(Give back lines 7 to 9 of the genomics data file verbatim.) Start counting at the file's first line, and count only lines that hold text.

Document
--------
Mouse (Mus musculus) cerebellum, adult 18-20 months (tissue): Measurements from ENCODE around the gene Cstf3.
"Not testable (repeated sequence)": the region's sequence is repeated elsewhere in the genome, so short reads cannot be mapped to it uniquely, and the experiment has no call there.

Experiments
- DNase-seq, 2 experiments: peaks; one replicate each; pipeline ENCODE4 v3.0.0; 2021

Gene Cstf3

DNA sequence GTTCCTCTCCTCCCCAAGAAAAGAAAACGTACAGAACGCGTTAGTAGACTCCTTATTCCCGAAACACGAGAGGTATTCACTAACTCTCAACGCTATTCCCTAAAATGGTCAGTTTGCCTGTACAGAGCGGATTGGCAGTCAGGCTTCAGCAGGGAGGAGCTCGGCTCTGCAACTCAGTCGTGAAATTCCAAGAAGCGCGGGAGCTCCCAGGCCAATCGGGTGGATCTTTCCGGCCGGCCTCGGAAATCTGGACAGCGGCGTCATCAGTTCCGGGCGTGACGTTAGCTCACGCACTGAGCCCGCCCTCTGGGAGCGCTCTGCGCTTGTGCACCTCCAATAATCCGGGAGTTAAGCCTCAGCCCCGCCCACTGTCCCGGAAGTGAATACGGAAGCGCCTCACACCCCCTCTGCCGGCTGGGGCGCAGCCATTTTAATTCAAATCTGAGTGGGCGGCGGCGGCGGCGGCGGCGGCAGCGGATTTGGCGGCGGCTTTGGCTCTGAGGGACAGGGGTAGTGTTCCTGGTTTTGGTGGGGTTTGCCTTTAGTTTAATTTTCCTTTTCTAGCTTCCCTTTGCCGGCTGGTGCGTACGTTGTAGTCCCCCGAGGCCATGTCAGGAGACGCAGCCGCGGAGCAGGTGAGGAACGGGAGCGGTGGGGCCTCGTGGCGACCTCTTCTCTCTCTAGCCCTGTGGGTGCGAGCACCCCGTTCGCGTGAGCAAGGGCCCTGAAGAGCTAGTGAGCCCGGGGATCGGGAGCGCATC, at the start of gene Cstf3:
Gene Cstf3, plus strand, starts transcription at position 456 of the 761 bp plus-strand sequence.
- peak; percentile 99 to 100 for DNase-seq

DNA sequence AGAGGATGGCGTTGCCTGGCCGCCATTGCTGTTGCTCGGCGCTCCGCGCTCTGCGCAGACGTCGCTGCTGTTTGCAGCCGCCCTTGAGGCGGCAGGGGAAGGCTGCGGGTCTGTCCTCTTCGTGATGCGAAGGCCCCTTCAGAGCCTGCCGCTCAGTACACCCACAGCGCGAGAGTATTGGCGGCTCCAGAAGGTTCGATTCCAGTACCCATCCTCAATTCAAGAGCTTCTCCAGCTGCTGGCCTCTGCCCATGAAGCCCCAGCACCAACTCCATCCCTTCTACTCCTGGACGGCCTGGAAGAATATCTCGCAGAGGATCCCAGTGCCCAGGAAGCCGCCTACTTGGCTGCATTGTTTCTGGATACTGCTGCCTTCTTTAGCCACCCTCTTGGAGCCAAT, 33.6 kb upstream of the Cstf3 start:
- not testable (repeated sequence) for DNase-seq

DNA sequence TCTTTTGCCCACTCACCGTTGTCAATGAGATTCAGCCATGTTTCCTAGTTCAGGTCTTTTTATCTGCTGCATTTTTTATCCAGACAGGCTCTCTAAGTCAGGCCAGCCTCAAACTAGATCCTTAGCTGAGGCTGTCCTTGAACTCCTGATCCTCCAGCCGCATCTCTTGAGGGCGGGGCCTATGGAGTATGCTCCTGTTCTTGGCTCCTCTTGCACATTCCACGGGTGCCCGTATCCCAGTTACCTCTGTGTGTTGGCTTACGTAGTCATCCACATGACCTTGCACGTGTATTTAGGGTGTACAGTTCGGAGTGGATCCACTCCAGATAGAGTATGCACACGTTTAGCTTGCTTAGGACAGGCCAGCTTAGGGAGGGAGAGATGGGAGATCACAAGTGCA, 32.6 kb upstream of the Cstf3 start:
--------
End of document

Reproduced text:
Gene Cstf3, plus strand, starts transcription at position 456 of the 761 bp plus-strand sequence.
- peak; percentile 99 to 100 for DNase-seq

DNA sequence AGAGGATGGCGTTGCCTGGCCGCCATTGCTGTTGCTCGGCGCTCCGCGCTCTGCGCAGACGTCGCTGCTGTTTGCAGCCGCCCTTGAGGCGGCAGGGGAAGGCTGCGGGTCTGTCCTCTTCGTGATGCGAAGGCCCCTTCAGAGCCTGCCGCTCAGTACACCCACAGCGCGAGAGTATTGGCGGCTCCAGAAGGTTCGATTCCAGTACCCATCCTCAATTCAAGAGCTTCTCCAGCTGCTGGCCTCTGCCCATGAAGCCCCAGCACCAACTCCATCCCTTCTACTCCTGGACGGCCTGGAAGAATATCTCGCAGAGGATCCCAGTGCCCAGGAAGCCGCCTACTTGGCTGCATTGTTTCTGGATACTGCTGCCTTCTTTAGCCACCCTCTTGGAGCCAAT, 33.6 kb upstream of the Cstf3 start: